Do False Beliefs Predict Increased Circumcision Satisfaction in Men?
Advances in Sexual Medicine
Medical male circumcision has been adopted by the WHO, and other professional public health and medical bodies, as a vital weapon in the fight against HIV. This has prompted a large body of research into the acceptability of the procedure, attitudes to it, and barriers to it. A systematic review of these studies found that satisfaction with circumcision is strongly associated with having accurate knowledge about it. A survey-based paper by Earp, Sardi and Jellison entitled "False beliefs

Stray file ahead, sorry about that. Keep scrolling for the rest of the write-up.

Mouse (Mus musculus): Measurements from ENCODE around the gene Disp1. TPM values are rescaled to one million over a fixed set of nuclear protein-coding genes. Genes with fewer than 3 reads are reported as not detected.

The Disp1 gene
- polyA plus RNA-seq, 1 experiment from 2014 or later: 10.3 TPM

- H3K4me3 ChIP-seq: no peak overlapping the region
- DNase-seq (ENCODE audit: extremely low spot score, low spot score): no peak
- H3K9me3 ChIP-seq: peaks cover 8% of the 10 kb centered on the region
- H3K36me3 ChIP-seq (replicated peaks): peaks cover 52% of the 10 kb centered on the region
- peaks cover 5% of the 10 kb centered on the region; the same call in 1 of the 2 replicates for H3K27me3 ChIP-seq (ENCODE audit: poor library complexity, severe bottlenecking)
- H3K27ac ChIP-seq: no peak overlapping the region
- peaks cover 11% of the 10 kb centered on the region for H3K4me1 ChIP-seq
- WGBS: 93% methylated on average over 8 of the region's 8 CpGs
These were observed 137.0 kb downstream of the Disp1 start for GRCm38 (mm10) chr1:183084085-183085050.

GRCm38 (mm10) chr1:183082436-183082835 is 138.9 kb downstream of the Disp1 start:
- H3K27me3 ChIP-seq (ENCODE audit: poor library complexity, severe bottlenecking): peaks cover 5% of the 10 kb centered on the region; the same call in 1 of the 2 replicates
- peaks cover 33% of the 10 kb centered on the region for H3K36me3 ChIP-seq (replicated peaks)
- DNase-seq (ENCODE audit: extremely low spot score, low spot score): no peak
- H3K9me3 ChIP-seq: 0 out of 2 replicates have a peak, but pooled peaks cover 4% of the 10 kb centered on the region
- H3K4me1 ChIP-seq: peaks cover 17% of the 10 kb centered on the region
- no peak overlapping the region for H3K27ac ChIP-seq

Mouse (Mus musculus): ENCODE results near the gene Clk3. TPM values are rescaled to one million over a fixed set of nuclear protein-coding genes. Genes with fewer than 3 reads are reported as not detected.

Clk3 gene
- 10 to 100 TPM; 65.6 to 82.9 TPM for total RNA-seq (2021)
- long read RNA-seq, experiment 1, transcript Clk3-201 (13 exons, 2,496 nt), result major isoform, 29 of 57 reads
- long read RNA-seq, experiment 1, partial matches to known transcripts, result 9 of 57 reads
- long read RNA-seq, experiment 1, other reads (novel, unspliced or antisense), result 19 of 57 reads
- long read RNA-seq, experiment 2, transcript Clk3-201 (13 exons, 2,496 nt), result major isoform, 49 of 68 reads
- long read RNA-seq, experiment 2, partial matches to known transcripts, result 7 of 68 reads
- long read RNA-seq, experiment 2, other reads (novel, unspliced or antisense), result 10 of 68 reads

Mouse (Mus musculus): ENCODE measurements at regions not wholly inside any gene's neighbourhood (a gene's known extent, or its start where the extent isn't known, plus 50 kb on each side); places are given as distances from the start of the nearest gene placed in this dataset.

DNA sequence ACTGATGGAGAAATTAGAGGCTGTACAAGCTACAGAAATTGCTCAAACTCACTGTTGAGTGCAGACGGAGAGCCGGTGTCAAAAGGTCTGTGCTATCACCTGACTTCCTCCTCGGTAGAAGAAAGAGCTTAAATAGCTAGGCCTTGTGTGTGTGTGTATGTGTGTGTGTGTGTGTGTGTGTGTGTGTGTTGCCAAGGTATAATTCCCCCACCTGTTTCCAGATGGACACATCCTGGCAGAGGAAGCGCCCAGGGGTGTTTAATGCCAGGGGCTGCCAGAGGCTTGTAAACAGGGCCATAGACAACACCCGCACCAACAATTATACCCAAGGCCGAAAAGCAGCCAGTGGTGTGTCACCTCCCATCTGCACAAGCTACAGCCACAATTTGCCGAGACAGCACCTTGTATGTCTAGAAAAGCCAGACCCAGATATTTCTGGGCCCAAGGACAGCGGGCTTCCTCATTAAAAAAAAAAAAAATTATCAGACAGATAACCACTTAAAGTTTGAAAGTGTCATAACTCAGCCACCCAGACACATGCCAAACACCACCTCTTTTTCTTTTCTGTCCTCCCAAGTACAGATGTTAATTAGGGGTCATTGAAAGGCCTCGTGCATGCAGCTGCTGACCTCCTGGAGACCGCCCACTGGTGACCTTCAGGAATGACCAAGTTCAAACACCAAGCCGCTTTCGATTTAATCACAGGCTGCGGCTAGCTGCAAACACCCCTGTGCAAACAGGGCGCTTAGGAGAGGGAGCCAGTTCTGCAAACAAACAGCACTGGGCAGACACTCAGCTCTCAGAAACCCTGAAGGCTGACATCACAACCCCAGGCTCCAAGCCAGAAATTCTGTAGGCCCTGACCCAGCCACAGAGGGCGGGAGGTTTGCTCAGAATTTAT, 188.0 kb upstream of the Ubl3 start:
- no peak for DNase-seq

... alse beliefs predict increased circumcision satisfaction in a sample of US American men" is the only one to find the opposite. It therefore merits scrutiny. The present article presents the results of a critical examination of the study. Serious flaws were discovered. Half of the small number of 10 "true/false" statements used in its survey are questionable. All the large body of literature that contradicts the findings of Earp and co-workers is ignored. Importantly, the crucial question about whether dissatisfied circumcised males hold false beliefs about circumcision is not considered. Unlike most of the research on the acceptability of circumcision, the study is not motivated by a desire to evaluate the likely effectiveness of a public health measure, or how best to implement it. Rather it appears to be an attempt by a prominent anti-circumcision activist and his associates to generate a body of literature that they can then cite to further their cause. Considering this, and the serious flaws it contains, the study should be dismissed as misleading, biased and undermining public health.